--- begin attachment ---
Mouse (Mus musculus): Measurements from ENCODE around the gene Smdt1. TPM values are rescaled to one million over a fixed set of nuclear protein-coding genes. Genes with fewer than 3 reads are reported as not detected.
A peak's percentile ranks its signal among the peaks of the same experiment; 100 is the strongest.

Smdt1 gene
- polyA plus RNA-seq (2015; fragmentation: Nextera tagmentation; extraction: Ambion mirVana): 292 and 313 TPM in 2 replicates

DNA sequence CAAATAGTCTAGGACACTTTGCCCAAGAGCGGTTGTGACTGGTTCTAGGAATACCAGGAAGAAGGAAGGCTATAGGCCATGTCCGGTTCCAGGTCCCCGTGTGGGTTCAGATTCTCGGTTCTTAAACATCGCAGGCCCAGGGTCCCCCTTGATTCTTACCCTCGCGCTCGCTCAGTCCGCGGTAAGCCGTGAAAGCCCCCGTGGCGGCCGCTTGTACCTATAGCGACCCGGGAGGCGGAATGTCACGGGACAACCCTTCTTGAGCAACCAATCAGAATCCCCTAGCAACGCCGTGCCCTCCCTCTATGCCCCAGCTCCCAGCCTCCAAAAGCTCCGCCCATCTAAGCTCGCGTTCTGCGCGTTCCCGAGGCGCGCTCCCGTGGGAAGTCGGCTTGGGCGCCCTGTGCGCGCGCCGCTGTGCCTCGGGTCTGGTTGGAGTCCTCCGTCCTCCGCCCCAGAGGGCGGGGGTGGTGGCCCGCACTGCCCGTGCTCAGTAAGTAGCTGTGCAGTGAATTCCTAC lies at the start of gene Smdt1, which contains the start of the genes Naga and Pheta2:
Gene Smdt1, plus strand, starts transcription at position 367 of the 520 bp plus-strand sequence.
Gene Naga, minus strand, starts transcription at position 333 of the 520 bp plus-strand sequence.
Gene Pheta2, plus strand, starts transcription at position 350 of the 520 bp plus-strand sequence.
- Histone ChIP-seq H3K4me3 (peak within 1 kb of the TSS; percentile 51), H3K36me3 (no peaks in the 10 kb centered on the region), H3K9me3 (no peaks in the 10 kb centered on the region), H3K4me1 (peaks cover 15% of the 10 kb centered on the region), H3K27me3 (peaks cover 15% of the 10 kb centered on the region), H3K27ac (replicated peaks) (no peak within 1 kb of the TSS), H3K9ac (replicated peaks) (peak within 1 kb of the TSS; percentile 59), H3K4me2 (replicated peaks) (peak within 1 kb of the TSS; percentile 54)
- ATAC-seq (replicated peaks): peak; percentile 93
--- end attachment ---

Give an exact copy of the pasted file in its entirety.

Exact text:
Mouse (Mus musculus): Measurements from ENCODE around the gene Smdt1. TPM values are rescaled to one million over a fixed set of nuclear protein-coding genes. Genes with fewer than 3 reads are reported as not detected.
A peak's percentile ranks its signal among the peaks of the same experiment; 100 is the strongest.

Smdt1 gene
- polyA plus RNA-seq (2015; fragmentation: Nextera tagmentation; extraction: Ambion mirVana): 292 and 313 TPM in 2 replicates

DNA sequence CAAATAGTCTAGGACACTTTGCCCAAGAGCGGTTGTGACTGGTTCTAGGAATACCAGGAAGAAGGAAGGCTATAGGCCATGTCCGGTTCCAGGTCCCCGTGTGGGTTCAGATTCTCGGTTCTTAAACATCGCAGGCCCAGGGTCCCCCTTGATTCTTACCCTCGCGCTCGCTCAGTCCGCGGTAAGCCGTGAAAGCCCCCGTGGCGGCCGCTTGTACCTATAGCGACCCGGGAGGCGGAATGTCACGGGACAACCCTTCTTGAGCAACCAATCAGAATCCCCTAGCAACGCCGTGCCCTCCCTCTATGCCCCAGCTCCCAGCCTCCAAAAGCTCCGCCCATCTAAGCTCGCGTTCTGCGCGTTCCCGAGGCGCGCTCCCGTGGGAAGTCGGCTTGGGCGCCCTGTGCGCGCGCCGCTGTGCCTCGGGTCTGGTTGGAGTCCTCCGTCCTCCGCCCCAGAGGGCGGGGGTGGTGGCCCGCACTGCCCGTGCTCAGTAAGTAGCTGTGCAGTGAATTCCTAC lies at the start of gene Smdt1, which contains the start of the genes Naga and Pheta2:
Gene Smdt1, plus strand, starts transcription at position 367 of the 520 bp plus-strand sequence.
Gene Naga, minus strand, starts transcription at position 333 of the 520 bp plus-strand sequence.
Gene Pheta2, plus strand, starts transcription at position 350 of the 520 bp plus-strand sequence.
- Histone ChIP-seq H3K4me3 (peak within 1 kb of the TSS; percentile 51), H3K36me3 (no peaks in the 10 kb centered on the region), H3K9me3 (no peaks in the 10 kb centered on the region), H3K4me1 (peaks cover 15% of the 10 kb centered on the region), H3K27me3 (peaks cover 15% of the 10 kb centered on the region), H3K27ac (replicated peaks) (no peak within 1 kb of the TSS), H3K9ac (replicated peaks) (peak within 1 kb of the TSS; percentile 59), H3K4me2 (replicated peaks) (peak within 1 kb of the TSS; percentile 54)
- ATAC-seq (replicated peaks): peak; percentile 93